Somehow I have never found myself at the Sawmill Cafe for a gig, despite the best intentions it’s always been easier to see the band in Auckland. Man have I missed out, the Sawmill Cafe is the place to be. From the wooden beams that make up the ceiling to the elevated stage, the beer and pizza, it has all the required elements. 

Tom Cunliffe took to the stage first, alongside his band, Tom Landon-Lane, Brendan Turner and Dave Khan. Being a huge fan of Howl and Whisper his recently released debut album it was a treat to see the songs performed with most of the musicians who helped record it. They opened with the upbeat ‘There’s Your Lord’ which got the crowd moving, got some out of their seats and definitely set the mood for the evening. ‘Old Moon’ was a soft touch to follow as Tom showcased what his band could do with Landon-Lane’s slide guitar and Khan’s violin easily filling in for the brass on the album. Title track from the album Howl and Whisper’ was easily my highlight as the crowd sang along and the dedicated Tom Cunliffe fans in the crowd (of which there were few) yelled and danced. Closing the set Khan and Cunliffe remained on stage to play ‘Time to Cry’. Cunliffe let loose vocally while Khan followed closely on the fiddle, featuring many of my favourite Tom Cunliffe vocals, 

“I slipped out the back with the junkies and the alley cats.”
“You’d better pray, for the sinners and the sluts and just in case you’re gay, you’d better pray.” 

Eb & Sparrow took to the stage to perform two sets, the full five piece band all in the house. They brought so much energy to the stage, and Ebony Lamb’s dry wit and occasionally dark humour was (as always) balanced by the jovial boys in the band. I was pleased to hear ‘Big Train’ in the mix in the first half, one of the first songs I heard from their debut album. It was surrounded by almost the entire new album Sun/Son, from the driving ‘The Sun’ to the twang of  ‘Hungry Little Town’. ‘Kimbolton’ was the source of the most amusing moment of the first half as Lamb discovered that an audience member was from Kimbolton (something that had never occured before). Easily my highlight of the first half was the slow, harmonious and etherial ‘I Want You’. The harmonies from Winter and Johnson were minimal but crucial the whole night, just when you wanted them and they never overpowered Lamb, just perfectly supported it. However, it’s the slide guitar from Heveldt that really carries ‘I Want You’, giving it the atmospheric and large sound that soothes and washes over you.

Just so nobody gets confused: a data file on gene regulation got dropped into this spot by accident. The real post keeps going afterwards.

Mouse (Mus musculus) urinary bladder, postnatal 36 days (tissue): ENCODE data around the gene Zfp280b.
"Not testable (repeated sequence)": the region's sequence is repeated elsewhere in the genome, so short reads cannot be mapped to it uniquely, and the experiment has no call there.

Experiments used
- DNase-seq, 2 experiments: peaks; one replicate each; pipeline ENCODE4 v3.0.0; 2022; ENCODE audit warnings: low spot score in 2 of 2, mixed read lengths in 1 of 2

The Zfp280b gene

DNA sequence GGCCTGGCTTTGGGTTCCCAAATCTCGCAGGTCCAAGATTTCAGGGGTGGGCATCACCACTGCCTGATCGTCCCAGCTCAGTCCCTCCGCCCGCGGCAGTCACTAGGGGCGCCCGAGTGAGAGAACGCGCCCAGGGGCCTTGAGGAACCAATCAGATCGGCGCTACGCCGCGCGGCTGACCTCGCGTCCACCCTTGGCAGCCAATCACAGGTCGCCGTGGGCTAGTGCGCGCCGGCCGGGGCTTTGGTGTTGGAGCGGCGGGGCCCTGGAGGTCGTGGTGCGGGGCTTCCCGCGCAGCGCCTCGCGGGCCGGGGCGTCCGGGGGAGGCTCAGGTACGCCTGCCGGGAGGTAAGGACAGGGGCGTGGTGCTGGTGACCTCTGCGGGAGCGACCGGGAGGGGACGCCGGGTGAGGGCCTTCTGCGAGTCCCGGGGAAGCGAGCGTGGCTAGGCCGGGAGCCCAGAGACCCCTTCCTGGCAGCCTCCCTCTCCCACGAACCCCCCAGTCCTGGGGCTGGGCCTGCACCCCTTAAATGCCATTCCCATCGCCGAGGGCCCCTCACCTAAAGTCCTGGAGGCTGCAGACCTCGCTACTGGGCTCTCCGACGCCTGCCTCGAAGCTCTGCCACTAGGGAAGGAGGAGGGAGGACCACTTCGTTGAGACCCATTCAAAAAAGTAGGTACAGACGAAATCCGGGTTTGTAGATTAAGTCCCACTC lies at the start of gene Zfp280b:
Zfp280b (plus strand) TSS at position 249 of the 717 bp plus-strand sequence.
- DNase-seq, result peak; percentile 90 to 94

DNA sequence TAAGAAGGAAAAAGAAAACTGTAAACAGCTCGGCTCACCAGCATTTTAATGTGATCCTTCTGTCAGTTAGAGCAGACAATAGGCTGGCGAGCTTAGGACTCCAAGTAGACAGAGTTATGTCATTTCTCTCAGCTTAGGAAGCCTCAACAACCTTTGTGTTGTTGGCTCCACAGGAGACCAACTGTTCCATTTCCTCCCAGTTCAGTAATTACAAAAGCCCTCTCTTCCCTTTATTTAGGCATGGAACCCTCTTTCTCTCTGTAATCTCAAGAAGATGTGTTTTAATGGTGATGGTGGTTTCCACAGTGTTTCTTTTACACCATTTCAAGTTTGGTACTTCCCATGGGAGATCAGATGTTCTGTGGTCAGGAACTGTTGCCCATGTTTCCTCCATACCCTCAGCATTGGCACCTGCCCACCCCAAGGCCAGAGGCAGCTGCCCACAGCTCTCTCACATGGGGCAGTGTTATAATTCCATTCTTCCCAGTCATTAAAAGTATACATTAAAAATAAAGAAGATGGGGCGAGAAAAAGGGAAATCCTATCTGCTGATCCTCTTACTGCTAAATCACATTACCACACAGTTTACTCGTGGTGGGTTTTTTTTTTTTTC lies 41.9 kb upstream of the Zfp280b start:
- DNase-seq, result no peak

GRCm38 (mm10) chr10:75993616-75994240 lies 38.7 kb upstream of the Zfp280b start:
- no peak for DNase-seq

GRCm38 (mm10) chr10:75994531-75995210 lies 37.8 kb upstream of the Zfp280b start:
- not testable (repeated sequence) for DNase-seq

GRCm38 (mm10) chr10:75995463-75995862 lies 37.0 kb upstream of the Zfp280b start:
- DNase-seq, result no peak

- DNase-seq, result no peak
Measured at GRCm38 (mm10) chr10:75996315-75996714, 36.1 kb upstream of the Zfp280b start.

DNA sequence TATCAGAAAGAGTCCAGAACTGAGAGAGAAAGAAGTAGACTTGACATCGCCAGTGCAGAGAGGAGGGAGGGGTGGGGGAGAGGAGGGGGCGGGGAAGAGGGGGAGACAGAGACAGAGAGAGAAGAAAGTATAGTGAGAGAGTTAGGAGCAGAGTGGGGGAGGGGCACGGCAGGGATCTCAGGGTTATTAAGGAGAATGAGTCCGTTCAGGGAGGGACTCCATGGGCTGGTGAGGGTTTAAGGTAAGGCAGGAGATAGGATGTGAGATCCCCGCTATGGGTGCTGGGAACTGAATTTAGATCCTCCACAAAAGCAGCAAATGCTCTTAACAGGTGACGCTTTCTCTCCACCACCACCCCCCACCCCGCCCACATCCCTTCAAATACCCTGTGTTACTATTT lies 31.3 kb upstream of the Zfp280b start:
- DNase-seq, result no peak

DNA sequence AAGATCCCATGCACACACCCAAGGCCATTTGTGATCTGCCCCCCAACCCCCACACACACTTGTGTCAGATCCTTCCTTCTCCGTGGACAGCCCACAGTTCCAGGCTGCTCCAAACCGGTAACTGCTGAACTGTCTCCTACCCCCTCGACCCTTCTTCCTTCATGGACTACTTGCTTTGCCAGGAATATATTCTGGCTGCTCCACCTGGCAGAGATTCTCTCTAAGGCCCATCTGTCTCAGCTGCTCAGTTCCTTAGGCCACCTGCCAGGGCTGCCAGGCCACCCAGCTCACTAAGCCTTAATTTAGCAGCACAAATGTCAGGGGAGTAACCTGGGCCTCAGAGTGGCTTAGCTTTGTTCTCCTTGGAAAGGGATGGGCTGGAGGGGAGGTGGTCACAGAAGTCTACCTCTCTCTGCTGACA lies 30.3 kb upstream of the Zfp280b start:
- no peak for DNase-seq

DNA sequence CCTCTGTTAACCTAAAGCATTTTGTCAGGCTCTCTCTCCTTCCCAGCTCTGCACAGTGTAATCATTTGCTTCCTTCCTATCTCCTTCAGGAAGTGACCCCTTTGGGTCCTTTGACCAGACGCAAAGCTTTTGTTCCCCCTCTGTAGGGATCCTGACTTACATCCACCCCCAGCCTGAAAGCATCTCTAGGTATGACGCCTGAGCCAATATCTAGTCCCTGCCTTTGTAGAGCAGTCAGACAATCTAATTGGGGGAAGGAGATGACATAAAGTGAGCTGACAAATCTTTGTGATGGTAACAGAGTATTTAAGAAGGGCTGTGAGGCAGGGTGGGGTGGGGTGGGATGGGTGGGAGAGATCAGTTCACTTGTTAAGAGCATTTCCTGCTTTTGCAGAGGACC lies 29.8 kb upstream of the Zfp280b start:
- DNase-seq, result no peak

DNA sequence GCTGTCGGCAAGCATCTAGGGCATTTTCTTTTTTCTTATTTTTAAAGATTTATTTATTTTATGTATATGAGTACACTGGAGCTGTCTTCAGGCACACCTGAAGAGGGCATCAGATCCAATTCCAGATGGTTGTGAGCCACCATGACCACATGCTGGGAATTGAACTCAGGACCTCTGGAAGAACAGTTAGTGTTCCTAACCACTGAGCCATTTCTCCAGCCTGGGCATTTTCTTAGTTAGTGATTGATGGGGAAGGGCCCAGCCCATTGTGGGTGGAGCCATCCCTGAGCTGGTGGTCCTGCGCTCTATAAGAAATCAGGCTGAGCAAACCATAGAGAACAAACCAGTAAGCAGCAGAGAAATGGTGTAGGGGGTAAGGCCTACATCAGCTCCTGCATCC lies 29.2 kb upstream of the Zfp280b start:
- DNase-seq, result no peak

It didn’t take long for the crowd to get up and dancing, by the time they played ‘Coward Son’ (one half of the most recent album title), it appeared that the whole room was moving. Last week Eb & Sparrow were finalists for the Best NZ Country Album in Gore (The Warratahs took the top prize), and they showed every bit of why they are easily one of the best folk/alt country bands in the country. Chris Winter alternates between a real collection of instruments (bass, guitar, trumpet and french horn) and one of the real strengths of the whole band is knowing what arrangement of instruments each song needs. With new drummer, Justin Barr, behind the helm, who kept the band together with ease, Eb & Sparrow were on top form. There were many moments of perfection on brass from Winter and the understated, yet intricate, guitar and bass parts that alternated between Winter and Johnson took a lot of my attention this gig. All of this doesn’t even discuss Ebony Lamb and her commanding presence on stage. She asked the crowd many times how they were, bemoaned the weather in Wellington (I think this is a must if you’re from the South right?), and finally dedicated her last song to family, friends and all their children left home when they go on tour. ‘Little Hands’ is beautiful, it was a perfect closer to an evening I’ll long remember, just as it’s a perfect closer to their latest album. 

We got some photos, although not quite as many as we’d have liked. Enjoy. 

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